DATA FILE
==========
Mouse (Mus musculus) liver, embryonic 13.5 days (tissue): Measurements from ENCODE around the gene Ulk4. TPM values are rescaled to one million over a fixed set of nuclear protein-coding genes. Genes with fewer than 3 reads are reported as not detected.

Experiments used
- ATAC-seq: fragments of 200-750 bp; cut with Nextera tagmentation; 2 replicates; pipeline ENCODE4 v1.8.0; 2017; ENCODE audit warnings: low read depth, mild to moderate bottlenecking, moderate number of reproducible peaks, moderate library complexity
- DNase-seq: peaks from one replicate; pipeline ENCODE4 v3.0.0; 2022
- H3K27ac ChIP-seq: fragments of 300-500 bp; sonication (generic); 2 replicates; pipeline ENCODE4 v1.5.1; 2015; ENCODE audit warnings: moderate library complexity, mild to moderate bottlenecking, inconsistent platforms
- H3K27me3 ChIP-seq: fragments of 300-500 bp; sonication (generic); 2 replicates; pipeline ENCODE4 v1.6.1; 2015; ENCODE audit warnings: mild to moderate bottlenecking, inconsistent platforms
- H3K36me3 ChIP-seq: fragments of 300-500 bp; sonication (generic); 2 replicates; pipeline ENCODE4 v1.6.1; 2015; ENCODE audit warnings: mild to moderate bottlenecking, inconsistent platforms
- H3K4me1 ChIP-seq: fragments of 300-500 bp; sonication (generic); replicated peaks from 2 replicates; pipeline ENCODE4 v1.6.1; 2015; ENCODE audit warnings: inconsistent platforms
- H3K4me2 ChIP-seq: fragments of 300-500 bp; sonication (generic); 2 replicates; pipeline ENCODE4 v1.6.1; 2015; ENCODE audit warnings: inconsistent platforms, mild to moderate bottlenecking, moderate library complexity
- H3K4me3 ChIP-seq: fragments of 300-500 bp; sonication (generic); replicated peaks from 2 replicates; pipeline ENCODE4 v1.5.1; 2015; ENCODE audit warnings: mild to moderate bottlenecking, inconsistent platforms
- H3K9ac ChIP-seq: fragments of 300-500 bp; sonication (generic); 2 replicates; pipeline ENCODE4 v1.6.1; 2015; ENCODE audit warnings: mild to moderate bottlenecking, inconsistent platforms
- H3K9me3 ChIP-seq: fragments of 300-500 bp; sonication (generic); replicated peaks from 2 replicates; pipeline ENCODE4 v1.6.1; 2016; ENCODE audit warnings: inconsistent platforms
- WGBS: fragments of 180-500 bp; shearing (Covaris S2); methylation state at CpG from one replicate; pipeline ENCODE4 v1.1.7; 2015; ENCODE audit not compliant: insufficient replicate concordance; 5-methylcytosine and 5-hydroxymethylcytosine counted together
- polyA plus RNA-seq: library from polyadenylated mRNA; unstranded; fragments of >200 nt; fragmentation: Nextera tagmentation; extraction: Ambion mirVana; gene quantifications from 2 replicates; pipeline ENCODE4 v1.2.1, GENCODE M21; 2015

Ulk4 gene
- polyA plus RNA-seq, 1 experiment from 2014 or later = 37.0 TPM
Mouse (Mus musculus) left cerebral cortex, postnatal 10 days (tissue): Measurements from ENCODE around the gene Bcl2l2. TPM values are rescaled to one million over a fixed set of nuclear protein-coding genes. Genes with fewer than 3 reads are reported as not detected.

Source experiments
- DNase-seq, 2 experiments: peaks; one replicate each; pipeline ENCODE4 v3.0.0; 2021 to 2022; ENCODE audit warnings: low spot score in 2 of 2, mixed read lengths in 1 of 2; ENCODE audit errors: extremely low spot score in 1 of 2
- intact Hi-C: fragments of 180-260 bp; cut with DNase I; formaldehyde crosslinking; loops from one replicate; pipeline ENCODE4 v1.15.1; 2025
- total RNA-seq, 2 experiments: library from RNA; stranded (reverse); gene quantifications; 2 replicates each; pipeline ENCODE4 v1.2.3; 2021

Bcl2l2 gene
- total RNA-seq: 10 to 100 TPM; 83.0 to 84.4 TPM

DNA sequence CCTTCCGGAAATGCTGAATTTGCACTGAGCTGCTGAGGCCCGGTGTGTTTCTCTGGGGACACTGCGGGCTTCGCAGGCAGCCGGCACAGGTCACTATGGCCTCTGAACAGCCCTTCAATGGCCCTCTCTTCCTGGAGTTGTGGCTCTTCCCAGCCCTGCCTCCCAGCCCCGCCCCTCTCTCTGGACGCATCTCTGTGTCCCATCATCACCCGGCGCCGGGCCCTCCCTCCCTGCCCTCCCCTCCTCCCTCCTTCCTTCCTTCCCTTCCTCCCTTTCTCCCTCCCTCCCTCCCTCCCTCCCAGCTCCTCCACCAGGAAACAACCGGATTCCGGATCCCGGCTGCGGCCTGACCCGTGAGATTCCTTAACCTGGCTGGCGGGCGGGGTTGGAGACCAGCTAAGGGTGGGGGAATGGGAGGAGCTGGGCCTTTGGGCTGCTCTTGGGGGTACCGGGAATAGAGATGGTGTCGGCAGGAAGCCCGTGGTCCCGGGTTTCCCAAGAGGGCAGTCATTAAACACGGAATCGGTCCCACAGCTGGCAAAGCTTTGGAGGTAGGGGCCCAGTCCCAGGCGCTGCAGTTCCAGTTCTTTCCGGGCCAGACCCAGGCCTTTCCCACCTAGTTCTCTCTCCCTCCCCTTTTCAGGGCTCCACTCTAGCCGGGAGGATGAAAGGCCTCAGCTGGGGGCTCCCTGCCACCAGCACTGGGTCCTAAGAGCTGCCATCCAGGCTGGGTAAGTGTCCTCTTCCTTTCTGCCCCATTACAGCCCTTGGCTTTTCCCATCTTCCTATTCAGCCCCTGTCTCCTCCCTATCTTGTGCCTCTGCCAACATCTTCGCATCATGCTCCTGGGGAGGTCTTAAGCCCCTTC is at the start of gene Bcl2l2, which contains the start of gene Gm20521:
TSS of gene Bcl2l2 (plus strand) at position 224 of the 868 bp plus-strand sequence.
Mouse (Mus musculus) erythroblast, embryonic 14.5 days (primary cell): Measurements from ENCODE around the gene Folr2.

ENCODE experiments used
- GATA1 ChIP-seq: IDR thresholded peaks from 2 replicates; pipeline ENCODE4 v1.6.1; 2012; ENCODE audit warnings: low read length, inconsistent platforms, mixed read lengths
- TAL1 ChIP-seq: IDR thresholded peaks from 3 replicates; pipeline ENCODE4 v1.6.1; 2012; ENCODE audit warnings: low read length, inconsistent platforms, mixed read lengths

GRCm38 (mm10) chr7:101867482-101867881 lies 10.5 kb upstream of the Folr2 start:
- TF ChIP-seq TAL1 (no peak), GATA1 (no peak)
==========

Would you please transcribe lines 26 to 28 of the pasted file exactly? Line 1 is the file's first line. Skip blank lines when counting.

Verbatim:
Mouse (Mus musculus) erythroblast, embryonic 14.5 days (primary cell): Measurements from ENCODE around the gene Folr2.

ENCODE experiments used
- GATA1 ChIP-seq: IDR thresholded peaks from 2 replicates; pipeline ENCODE4 v1.6.1; 2012; ENCODE audit warnings: low read length, inconsistent platforms, mixed read lengths